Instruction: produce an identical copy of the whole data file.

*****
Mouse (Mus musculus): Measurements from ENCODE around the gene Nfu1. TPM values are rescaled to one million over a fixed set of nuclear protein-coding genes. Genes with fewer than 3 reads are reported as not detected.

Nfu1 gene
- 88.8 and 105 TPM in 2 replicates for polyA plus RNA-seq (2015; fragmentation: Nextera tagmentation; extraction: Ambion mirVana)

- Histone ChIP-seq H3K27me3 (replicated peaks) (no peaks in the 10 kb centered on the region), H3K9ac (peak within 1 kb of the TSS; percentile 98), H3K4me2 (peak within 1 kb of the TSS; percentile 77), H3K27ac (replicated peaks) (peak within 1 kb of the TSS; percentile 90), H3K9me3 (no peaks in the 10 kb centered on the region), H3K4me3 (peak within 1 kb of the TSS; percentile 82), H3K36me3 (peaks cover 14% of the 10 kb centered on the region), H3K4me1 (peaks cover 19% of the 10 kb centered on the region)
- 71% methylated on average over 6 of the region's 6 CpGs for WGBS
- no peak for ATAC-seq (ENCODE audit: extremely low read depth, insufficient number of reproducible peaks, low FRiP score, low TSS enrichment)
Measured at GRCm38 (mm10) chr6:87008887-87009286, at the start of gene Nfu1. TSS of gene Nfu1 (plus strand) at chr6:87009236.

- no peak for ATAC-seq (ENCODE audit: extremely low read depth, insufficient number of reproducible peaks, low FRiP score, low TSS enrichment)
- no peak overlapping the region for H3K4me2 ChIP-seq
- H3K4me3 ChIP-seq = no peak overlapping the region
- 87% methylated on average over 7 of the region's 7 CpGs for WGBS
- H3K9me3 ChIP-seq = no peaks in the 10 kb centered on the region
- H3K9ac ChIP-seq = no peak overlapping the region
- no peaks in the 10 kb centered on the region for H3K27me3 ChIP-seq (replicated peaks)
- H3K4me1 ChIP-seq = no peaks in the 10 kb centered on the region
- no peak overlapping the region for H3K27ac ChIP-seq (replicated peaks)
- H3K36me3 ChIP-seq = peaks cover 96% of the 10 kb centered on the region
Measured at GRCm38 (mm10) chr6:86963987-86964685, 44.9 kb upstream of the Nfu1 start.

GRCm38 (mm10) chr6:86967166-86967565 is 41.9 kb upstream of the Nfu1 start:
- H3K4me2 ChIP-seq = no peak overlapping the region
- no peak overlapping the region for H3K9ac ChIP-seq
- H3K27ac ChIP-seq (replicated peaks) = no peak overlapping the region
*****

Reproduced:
Mouse (Mus musculus): Measurements from ENCODE around the gene Nfu1. TPM values are rescaled to one million over a fixed set of nuclear protein-coding genes. Genes with fewer than 3 reads are reported as not detected.

Nfu1 gene
- 88.8 and 105 TPM in 2 replicates for polyA plus RNA-seq (2015; fragmentation: Nextera tagmentation; extraction: Ambion mirVana)

- Histone ChIP-seq H3K27me3 (replicated peaks) (no peaks in the 10 kb centered on the region), H3K9ac (peak within 1 kb of the TSS; percentile 98), H3K4me2 (peak within 1 kb of the TSS; percentile 77), H3K27ac (replicated peaks) (peak within 1 kb of the TSS; percentile 90), H3K9me3 (no peaks in the 10 kb centered on the region), H3K4me3 (peak within 1 kb of the TSS; percentile 82), H3K36me3 (peaks cover 14% of the 10 kb centered on the region), H3K4me1 (peaks cover 19% of the 10 kb centered on the region)
- 71% methylated on average over 6 of the region's 6 CpGs for WGBS
- no peak for ATAC-seq (ENCODE audit: extremely low read depth, insufficient number of reproducible peaks, low FRiP score, low TSS enrichment)
Measured at GRCm38 (mm10) chr6:87008887-87009286, at the start of gene Nfu1. TSS of gene Nfu1 (plus strand) at chr6:87009236.

- no peak for ATAC-seq (ENCODE audit: extremely low read depth, insufficient number of reproducible peaks, low FRiP score, low TSS enrichment)
- no peak overlapping the region for H3K4me2 ChIP-seq
- H3K4me3 ChIP-seq = no peak overlapping the region
- 87% methylated on average over 7 of the region's 7 CpGs for WGBS
- H3K9me3 ChIP-seq = no peaks in the 10 kb centered on the region
- H3K9ac ChIP-seq = no peak overlapping the region
- no peaks in the 10 kb centered on the region for H3K27me3 ChIP-seq (replicated peaks)
- H3K4me1 ChIP-seq = no peaks in the 10 kb centered on the region
- no peak overlapping the region for H3K27ac ChIP-seq (replicated peaks)
- H3K36me3 ChIP-seq = peaks cover 96% of the 10 kb centered on the region
Measured at GRCm38 (mm10) chr6:86963987-86964685, 44.9 kb upstream of the Nfu1 start.

GRCm38 (mm10) chr6:86967166-86967565 is 41.9 kb upstream of the Nfu1 start:
- H3K4me2 ChIP-seq = no peak overlapping the region
- no peak overlapping the region for H3K9ac ChIP-seq
- H3K27ac ChIP-seq (replicated peaks) = no peak overlapping the region